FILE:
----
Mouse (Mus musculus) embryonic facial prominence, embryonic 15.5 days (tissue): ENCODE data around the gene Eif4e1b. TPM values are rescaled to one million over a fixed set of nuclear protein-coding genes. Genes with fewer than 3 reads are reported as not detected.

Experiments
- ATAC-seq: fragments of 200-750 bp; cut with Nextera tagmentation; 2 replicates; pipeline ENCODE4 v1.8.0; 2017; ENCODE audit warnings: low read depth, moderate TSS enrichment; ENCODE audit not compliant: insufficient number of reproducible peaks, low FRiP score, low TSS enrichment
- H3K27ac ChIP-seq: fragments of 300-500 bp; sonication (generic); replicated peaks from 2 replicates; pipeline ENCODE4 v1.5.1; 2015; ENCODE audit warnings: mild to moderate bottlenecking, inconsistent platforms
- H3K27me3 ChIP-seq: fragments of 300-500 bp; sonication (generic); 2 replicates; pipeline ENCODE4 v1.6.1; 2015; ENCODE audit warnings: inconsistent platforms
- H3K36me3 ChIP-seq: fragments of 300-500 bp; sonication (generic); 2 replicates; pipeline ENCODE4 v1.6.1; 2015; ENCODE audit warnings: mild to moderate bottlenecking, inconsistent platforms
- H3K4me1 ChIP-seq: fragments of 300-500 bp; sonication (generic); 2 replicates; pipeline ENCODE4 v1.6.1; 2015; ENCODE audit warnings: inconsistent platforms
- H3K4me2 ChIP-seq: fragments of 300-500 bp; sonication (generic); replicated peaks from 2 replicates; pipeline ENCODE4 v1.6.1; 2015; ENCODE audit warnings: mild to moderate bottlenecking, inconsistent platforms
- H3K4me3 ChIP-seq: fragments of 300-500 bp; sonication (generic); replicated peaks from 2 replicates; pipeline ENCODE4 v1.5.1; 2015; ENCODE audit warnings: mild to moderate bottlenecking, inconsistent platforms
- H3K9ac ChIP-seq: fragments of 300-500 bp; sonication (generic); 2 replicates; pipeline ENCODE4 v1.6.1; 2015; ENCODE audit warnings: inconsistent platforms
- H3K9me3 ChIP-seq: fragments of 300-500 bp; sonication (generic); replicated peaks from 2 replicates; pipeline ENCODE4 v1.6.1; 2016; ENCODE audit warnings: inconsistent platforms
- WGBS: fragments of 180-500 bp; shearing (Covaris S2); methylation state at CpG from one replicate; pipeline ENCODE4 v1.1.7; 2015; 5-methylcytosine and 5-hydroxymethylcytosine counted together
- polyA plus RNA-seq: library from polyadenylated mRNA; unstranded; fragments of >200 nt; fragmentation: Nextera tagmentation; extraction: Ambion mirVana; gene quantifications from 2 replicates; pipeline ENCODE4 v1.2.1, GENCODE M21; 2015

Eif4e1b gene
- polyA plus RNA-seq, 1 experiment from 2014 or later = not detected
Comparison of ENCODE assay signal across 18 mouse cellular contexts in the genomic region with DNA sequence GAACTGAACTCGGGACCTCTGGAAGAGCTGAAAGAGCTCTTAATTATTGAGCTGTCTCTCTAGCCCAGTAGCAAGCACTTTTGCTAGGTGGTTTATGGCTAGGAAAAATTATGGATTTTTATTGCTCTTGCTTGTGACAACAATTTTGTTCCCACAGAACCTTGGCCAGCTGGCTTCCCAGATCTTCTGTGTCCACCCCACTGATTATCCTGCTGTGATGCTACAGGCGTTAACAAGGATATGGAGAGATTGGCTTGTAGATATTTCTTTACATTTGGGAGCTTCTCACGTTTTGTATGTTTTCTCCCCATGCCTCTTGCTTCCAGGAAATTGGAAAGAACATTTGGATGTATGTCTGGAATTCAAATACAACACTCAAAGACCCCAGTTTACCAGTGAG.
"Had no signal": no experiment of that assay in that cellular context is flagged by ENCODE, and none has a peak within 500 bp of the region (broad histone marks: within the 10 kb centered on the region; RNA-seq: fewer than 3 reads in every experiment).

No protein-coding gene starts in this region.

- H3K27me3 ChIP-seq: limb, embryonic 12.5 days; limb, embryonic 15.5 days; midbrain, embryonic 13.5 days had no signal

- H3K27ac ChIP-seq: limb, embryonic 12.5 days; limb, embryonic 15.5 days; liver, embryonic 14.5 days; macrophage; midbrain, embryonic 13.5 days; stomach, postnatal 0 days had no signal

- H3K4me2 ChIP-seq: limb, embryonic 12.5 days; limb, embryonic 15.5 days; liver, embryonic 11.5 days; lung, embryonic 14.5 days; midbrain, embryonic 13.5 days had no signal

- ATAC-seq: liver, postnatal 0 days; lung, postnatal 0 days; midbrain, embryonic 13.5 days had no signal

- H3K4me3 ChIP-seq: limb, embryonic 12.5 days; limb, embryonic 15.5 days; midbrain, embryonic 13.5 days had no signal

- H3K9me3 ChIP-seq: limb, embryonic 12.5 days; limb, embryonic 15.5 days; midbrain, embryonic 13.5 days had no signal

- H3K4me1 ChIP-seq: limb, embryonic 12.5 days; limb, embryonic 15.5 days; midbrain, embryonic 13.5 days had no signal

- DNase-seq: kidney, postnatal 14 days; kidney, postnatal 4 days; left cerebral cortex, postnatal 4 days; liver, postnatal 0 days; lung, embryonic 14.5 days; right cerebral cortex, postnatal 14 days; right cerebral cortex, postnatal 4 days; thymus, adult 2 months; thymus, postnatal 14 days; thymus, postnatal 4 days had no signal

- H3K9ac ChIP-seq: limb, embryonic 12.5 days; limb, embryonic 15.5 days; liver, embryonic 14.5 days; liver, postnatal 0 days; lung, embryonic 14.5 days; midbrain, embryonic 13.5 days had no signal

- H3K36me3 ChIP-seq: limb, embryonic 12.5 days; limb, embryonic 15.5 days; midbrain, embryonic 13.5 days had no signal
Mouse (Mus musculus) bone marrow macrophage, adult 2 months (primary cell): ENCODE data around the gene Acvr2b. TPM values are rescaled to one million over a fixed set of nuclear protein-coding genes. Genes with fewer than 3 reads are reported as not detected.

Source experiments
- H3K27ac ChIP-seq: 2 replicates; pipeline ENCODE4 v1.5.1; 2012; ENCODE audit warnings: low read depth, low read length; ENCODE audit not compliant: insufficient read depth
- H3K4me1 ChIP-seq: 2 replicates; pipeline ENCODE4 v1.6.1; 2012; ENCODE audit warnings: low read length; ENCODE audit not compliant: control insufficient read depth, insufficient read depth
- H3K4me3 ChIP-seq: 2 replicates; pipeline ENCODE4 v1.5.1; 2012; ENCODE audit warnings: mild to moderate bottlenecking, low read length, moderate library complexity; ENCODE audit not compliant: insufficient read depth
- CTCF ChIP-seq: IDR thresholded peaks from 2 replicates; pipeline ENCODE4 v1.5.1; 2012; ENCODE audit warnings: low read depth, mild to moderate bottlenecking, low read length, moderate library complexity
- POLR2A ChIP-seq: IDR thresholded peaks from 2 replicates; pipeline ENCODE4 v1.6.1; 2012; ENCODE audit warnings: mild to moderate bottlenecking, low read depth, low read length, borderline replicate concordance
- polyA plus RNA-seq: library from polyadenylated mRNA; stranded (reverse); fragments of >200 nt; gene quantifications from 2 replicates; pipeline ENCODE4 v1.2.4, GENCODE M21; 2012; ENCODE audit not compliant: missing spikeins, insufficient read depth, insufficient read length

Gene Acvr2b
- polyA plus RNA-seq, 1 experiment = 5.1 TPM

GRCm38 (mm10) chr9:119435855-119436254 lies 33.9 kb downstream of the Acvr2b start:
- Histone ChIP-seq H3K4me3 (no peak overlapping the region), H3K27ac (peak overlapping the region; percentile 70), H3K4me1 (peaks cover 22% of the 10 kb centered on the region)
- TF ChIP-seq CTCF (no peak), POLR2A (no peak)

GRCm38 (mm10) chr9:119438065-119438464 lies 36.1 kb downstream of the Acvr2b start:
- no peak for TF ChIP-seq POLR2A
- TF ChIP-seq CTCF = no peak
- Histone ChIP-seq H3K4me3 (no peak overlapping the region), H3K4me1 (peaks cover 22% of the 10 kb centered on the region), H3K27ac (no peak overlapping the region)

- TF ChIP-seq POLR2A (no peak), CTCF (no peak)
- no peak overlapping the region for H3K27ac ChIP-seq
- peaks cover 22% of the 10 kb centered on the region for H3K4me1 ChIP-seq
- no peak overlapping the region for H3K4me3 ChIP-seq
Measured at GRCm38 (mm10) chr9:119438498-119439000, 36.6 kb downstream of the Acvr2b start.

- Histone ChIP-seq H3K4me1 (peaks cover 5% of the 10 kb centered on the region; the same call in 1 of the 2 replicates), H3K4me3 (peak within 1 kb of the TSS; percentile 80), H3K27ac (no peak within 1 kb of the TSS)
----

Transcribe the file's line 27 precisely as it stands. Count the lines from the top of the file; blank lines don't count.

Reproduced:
- H3K9ac ChIP-seq: limb, embryonic 12.5 days; limb, embryonic 15.5 days; liver, embryonic 14.5 days; liver, postnatal 0 days; lung, embryonic 14.5 days; midbrain, embryonic 13.5 days had no signal